Ori and the Will of the Wisps

Ori and the Will of the Wisps Key Art Horizontal

2015 saw the release of Ori and the Blind Forest and with that one game, Microsoft seemingly had a sleeper hit on their hands. This touching Metroidvania tugged at the heartstrings right away and allowed players who enjoyed that platforming sub-genre to do something you usually don’t have to in that style of game – care deeply about the characters involved because the narrative forces you to. And it doesn’t do this by cramming exposition down your throat – but by showing you their lives and the impact they have on one another. The tale of Ori and Kuro was one that will never be forgotten by those who played it – and now the story continues with Ori looking after former rival Kuro’s daughter Ku.


Their journey begins with Ori helping Ku gain the ability to fly thanks to finding Kuro’s feather before they fly off into a storm. The storm takes them away from one another and the journey now becomes how each survives. Ori is who you’ll use throughout most of the adventure – but Ku does get some time in the spotlight. Ori’s the featured act, but Will of the Wisps puts a nice emphasis on side characters from the get-go. Beyond having some act as exposition dumps, you get shopkeeps to help you along your journey and a pretty generous helping of currency for toppling foes too. Unlike a lot of Metroidvanias that have a slow start and a slow beginning overall, this one starts off slow, but speeds up quickly and keeps the pace fast.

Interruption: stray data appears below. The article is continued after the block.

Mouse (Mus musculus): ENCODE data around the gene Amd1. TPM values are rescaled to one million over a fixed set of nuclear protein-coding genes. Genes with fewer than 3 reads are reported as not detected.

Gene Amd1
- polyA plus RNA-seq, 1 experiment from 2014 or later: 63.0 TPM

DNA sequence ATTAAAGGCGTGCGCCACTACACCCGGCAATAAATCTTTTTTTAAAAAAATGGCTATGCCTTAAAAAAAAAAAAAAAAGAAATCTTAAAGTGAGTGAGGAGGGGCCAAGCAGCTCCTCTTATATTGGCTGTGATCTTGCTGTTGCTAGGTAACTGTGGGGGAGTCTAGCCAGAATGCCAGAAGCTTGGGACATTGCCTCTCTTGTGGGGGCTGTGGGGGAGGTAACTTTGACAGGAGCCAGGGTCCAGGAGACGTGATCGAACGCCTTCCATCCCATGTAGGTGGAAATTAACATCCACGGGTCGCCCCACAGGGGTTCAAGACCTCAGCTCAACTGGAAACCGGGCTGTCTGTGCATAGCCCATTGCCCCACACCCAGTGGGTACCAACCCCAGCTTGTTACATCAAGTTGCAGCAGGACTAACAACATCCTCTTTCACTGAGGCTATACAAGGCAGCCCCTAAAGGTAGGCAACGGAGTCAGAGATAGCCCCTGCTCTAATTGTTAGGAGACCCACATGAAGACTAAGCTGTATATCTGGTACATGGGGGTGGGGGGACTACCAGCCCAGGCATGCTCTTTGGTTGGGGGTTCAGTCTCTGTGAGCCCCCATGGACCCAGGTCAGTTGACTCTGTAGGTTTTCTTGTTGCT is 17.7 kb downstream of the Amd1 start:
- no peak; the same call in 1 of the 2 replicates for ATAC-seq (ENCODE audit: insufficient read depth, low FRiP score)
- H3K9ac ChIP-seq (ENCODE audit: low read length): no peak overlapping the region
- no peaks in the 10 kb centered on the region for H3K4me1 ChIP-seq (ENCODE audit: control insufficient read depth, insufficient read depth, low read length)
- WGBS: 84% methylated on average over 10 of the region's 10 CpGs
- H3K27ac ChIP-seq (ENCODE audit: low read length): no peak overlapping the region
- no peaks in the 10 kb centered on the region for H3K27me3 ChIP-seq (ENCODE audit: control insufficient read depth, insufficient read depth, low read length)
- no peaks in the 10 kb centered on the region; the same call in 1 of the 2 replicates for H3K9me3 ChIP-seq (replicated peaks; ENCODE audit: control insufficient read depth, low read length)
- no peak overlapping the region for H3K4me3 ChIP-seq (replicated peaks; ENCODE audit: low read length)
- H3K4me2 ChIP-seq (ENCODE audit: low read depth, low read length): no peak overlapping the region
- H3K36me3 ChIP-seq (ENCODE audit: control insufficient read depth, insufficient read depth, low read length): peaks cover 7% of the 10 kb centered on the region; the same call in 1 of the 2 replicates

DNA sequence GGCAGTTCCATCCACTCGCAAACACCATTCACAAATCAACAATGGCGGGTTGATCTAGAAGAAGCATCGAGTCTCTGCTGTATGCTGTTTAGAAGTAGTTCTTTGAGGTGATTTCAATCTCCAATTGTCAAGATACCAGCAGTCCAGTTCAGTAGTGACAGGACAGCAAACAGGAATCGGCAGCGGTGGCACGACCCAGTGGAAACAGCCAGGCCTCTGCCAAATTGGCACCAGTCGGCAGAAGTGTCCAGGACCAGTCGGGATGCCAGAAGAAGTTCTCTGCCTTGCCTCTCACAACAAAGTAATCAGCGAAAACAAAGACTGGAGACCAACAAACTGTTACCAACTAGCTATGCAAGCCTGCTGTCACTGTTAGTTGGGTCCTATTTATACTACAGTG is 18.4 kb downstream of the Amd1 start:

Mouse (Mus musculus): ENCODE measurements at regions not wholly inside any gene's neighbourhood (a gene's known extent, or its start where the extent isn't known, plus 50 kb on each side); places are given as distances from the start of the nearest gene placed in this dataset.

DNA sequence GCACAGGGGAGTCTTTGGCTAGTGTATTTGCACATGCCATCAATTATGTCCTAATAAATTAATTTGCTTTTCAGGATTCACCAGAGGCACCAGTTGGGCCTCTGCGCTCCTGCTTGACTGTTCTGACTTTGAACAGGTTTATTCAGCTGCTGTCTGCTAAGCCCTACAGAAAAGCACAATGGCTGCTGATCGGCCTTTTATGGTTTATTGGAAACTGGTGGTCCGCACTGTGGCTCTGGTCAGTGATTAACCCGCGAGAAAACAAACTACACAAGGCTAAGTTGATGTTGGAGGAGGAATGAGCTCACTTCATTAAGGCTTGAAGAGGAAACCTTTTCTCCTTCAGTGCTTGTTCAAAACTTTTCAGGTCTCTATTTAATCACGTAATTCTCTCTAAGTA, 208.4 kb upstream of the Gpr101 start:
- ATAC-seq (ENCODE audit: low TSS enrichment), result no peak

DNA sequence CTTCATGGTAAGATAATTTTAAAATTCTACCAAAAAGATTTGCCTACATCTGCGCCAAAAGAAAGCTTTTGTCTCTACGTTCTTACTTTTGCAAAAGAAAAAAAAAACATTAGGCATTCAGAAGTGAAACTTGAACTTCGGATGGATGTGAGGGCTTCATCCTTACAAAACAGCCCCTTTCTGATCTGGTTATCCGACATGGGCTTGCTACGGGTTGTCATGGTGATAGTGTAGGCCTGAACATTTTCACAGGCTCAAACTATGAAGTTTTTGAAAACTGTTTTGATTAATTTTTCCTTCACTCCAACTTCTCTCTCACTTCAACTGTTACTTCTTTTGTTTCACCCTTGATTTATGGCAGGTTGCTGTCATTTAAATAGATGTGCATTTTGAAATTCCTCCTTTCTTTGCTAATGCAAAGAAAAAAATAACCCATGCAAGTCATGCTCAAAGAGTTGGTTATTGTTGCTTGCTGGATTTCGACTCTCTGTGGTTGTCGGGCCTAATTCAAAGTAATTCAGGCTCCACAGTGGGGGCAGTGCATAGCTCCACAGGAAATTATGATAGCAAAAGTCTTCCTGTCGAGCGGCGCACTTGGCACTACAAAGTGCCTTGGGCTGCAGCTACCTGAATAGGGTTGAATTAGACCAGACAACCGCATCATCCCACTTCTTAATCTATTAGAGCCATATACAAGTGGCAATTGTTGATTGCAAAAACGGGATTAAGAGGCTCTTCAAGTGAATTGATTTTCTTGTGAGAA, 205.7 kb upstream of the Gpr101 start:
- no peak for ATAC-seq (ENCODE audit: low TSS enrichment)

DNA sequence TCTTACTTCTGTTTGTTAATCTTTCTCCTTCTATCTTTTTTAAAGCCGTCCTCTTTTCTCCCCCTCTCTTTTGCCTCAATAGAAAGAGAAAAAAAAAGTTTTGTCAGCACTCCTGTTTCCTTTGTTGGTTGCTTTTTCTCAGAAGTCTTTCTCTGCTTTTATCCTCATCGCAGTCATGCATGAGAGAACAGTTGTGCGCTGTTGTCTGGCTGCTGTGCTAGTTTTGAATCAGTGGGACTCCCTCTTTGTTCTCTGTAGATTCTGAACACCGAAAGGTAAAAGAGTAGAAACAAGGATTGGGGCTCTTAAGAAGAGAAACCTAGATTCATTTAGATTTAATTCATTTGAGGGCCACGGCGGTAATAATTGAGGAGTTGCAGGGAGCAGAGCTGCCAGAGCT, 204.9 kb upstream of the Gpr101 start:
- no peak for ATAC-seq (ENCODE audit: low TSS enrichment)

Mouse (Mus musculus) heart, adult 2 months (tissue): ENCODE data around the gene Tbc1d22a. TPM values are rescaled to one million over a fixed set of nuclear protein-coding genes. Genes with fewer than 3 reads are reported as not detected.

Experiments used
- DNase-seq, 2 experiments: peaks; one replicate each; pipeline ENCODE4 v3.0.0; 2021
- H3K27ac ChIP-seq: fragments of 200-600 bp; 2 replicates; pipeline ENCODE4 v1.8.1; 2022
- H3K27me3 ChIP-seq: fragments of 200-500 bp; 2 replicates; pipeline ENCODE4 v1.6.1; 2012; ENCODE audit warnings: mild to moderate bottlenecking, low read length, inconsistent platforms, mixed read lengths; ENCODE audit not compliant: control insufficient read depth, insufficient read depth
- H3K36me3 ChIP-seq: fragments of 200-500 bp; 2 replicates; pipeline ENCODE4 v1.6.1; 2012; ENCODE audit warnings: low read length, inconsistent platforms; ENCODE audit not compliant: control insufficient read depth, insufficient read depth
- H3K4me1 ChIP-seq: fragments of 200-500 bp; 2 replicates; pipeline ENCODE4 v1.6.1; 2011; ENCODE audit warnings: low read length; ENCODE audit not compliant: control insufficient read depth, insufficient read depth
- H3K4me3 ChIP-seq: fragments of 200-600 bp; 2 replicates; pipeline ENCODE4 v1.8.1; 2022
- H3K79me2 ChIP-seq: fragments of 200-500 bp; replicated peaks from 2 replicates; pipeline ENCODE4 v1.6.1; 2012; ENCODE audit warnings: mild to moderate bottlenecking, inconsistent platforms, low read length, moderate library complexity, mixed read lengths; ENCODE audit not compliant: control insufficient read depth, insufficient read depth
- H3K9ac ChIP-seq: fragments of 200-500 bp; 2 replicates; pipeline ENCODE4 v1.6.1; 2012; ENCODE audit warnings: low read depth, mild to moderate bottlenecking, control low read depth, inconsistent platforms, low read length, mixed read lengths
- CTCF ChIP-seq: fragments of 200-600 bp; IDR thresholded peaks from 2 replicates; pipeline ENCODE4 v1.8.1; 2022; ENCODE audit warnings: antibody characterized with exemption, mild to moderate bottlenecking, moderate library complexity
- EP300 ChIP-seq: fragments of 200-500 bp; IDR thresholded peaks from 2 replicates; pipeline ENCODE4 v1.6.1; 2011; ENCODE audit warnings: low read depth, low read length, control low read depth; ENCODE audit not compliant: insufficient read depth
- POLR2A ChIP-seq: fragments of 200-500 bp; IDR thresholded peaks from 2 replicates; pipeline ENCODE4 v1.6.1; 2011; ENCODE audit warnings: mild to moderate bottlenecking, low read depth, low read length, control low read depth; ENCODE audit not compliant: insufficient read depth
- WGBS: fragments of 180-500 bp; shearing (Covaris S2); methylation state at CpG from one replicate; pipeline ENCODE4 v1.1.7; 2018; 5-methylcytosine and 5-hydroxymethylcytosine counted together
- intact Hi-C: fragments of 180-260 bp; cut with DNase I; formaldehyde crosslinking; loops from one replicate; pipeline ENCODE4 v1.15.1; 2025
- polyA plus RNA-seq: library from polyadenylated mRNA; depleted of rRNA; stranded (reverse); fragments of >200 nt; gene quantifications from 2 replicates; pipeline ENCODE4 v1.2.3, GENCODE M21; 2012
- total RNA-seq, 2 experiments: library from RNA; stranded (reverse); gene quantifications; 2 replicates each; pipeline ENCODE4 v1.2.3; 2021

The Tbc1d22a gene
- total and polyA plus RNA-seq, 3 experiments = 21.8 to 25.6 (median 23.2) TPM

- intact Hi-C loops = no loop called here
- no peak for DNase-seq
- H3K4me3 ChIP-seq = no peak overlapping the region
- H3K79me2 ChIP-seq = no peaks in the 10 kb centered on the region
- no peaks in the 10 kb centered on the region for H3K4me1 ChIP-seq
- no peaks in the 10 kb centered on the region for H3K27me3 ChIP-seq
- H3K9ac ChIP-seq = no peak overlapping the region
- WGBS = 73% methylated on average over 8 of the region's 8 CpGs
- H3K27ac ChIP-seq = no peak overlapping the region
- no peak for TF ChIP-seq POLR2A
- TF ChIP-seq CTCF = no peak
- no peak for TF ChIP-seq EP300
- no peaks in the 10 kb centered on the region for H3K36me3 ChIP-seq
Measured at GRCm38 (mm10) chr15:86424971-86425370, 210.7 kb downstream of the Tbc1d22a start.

In the first 15 or so minutes, you have minimal access to any kind of offense and have to learn to play defensively. This is very similar to how the first game started, but with a much faster overall start time before you could really get into the action. Here, you can enjoy a nice prologue to set things up or if you so desire, skip it and jump right into things. I recommend playing the prologue because it builds the world up quite a bit and re-establishes bonds that were forged in the first game in such a way that it shows a lasting bond was made between the characters. Combat starts off faster here than in the first – and it’s more diverse as well.


In the sequel, you have longer-range melee attacks thanks to a light sword that can slice and dice enemies up pretty quickly. It’s also able to take care of a lot of environmental obstacles – but not all. A lot of them require context-sensitive attacks to resolve alongside a bit of logic. The sequel is more of a puzzle-platformer than the original, so you’ll have to flex your mental muscles earlier than before to solve the puzzles needed to move on. Fortunately, the puzzles are largely logic-based and involve moving something like a rock over to a certain place to get to a new area or use your arrow to move bridges around to form a new path to an area.